So that got me to Alaska. On that trip, I had discovered the ceremonial start where you could ride with one of the mushers for the start of the race, and I figured I would try for that and got to ride with Phil Morgan, who turned out to be the Red Lantern for the race that year.
Then we went to the Sunday start in Willow. Late Sunday night we flew back to North Carolina, and were back in school on Tuesday. So that’s how I got started with it. But when I got back I started nosing around the Iditarod website and discovered the education department and the Teacher on the Trail™ position, and decided I would try for that. I tried for that for 3 years before I got selected as a finalist. So I call myself the red lantern of the Teacher on the Trail™.”
What is your favorite aspect of volunteering?
“Probably a combination of being in a place where not a lot of people get to be; that uniqueness, that remoteness, and the other part of that is the challenge to myself of dealing with whatever my job is. Because it’s not just doing the job, but it’s figuring out how to do the job because it’s 30 below. Or figuring how to do the job because you are running on very little sleep. Or dealing with the unexpected things that are totally unexpected, or the weather, just the challenge of getting it done because of what you have to deal with. To me those 2 things.”
What keeps you coming back?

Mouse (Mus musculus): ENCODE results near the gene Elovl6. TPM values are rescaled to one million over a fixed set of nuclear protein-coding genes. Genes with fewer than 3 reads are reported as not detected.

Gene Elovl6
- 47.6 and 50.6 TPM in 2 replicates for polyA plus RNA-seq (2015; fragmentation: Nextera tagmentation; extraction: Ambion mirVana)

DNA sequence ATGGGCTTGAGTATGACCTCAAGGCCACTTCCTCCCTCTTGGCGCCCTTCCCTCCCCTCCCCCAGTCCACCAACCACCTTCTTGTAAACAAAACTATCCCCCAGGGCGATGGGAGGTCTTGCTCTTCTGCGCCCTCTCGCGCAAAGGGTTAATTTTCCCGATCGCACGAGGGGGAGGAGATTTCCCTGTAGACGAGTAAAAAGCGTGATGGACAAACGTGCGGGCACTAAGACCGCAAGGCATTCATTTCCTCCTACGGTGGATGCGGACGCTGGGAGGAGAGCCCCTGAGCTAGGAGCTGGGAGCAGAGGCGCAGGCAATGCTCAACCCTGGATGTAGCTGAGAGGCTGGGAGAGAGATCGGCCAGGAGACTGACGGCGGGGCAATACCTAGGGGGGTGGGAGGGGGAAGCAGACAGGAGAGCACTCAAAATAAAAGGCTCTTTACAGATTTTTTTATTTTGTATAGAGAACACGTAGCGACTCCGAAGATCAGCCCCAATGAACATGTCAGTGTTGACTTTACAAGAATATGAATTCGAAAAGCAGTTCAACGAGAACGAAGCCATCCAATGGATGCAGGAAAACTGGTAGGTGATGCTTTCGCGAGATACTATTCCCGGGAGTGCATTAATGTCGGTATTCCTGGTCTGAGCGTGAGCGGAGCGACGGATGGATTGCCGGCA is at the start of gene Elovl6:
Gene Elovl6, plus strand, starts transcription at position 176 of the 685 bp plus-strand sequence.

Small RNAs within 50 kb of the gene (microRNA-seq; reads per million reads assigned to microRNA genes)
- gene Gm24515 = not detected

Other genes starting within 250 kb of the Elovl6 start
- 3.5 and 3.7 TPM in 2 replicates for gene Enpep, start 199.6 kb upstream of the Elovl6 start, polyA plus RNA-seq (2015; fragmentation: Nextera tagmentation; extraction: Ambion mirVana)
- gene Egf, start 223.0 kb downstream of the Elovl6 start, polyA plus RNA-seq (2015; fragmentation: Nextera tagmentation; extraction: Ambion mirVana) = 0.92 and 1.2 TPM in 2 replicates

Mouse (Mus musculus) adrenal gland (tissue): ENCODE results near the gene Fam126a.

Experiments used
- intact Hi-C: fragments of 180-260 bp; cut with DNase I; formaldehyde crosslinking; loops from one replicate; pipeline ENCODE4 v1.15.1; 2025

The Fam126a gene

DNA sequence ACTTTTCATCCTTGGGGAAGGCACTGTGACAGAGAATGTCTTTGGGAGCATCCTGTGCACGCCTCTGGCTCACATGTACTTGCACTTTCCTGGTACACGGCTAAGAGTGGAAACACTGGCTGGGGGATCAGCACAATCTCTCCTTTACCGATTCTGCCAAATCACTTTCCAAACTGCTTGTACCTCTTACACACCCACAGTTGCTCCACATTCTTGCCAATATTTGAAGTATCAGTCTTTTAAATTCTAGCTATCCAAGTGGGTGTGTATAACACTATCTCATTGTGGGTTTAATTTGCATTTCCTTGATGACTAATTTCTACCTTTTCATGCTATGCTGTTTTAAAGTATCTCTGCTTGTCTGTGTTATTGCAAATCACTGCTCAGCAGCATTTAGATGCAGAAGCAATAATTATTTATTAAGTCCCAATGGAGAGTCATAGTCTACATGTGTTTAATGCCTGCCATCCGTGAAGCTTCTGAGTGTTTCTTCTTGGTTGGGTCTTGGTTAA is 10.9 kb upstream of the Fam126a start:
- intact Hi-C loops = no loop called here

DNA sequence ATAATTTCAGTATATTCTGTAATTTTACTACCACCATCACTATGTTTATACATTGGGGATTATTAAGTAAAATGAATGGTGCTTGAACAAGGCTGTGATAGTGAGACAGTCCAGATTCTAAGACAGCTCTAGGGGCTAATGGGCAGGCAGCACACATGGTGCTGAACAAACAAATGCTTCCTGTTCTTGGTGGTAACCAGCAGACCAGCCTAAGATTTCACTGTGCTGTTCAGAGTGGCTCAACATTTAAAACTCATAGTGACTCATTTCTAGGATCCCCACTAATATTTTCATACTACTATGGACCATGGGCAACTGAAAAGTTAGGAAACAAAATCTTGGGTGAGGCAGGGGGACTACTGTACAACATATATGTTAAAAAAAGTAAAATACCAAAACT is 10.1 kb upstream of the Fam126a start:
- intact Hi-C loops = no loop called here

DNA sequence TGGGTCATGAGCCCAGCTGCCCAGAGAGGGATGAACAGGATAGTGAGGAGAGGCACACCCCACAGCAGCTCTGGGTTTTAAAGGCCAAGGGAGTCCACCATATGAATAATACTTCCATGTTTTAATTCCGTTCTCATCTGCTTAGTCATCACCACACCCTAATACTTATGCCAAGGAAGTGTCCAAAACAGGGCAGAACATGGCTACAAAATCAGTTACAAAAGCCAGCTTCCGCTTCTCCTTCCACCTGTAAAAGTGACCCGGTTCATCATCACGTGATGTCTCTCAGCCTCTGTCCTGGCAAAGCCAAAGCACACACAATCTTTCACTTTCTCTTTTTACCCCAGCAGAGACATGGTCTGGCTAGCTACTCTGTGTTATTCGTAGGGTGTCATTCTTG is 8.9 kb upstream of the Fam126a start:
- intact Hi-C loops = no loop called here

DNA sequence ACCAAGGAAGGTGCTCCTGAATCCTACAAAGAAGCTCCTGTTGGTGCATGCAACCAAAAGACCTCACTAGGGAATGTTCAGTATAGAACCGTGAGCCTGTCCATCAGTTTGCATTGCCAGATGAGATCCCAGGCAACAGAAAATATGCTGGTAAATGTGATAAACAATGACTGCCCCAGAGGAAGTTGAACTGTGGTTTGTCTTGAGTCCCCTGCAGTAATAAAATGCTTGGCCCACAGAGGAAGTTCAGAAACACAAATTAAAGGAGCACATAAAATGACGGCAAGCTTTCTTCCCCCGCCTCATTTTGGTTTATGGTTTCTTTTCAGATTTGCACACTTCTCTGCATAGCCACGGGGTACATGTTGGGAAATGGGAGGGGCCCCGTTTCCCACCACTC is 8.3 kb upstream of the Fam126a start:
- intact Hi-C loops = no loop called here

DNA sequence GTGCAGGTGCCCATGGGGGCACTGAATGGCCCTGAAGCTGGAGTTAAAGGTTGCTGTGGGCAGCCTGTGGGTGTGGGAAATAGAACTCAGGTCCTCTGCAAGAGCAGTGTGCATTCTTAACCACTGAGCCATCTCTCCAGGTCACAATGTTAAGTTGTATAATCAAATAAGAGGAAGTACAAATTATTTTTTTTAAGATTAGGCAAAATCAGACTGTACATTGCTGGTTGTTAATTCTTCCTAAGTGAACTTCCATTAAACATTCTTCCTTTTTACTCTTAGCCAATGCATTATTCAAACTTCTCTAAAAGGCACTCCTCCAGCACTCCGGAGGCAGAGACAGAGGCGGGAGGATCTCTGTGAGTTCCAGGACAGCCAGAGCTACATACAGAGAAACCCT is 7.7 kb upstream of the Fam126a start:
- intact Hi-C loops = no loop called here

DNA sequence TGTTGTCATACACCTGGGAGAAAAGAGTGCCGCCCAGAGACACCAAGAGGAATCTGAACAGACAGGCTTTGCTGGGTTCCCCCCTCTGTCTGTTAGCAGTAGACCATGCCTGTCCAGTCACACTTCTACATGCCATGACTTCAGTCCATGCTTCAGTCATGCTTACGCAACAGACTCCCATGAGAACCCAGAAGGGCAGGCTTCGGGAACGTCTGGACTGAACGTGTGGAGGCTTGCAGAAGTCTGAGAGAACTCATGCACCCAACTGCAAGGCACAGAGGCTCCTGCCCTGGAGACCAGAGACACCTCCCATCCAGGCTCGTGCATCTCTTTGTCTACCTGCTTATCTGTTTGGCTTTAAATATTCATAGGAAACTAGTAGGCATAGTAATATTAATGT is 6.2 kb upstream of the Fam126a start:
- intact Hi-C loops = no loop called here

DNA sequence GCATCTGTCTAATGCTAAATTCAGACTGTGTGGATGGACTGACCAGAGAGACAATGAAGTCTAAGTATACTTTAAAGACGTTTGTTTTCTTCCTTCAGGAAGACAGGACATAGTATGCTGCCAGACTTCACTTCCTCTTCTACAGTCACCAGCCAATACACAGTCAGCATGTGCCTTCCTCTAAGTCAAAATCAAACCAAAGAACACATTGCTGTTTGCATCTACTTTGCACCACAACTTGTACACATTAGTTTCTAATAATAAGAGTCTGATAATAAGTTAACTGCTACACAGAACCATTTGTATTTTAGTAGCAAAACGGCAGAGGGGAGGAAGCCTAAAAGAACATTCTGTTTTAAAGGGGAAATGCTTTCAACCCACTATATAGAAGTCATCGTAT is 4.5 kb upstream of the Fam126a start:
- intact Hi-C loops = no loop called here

“Part of it is that combination of being where not a lot of people get to be and that challenge of carrying out the job in all sorts of situations, but just being part of that unique race and seeing what it takes for mushers and the dogs to accomplish it. That’s just magical.”
What was one of your most memorable moments?
My most memorable moment was when we were flying from Koyuk to White Mountain. We flew over John Baker on the river as he was running into White Mountain in first place. 2011 was the year that John won the Iditarod. That was extremely significant for the Native Alaskans because that year became the 2nd Native Alaskan to win the Iditarod, and the first Western Native Alaskan to win.
When he ran into White Mountain, the folks in the village there were so proud. Somebody had written a sign that was written in Inupiat, his language, and translated into English as well. They were so proud, and quietly proud and it’s kind of like full circle. The culture that used driving dogs to live, somebody from that culture winning that race. I ended up not being able to get a flight from White Mountain into Nome for the finish. I watched the finish on TV in White Mountain. But being there when John came into White Mountain, that was my most memorable moment.
Here is a writeup about this moment featured more recently on the Iditarod website: https://iditarod.com/edu/2011-teacher-on-the-trail-martha-dobsons-most-memorable-moments/
Teachers: Check out this lesson from former Teacher on the Trail finalist Mary Lynn Roush called the “Science of Super Sled Dogs“. It is a very interdisciplinary lesson that, much like the pee-team coordinator, is all about the dogs!